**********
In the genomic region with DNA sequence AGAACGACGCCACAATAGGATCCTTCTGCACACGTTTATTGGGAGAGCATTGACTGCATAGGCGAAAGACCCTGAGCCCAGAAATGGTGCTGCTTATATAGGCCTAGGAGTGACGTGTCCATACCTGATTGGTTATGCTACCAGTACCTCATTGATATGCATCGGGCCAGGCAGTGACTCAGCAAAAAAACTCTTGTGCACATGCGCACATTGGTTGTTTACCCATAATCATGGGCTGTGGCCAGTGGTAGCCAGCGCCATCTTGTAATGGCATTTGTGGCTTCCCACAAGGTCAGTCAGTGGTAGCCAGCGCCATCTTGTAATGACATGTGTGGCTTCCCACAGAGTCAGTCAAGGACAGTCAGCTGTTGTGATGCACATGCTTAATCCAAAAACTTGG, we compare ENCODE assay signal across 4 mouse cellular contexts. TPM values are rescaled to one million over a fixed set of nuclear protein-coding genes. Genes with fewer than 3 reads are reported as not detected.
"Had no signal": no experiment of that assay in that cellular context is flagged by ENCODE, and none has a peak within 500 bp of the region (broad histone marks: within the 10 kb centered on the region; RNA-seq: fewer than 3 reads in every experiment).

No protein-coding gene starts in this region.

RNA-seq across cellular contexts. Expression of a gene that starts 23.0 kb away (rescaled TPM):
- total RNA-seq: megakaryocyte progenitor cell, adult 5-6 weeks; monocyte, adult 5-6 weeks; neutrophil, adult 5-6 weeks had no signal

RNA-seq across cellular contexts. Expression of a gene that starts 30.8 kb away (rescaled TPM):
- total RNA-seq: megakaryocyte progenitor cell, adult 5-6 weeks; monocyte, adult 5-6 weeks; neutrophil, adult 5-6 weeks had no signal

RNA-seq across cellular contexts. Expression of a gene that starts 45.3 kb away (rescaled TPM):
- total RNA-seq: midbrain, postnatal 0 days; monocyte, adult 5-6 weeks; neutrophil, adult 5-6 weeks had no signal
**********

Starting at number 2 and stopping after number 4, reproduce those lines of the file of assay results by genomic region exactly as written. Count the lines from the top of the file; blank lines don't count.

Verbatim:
"Had no signal": no experiment of that assay in that cellular context is flagged by ENCODE, and none has a peak within 500 bp of the region (broad histone marks: within the 10 kb centered on the region; RNA-seq: fewer than 3 reads in every experiment).

No protein-coding gene starts in this region.

RNA-seq across cellular contexts. Expression of a gene that starts 23.0 kb away (rescaled TPM):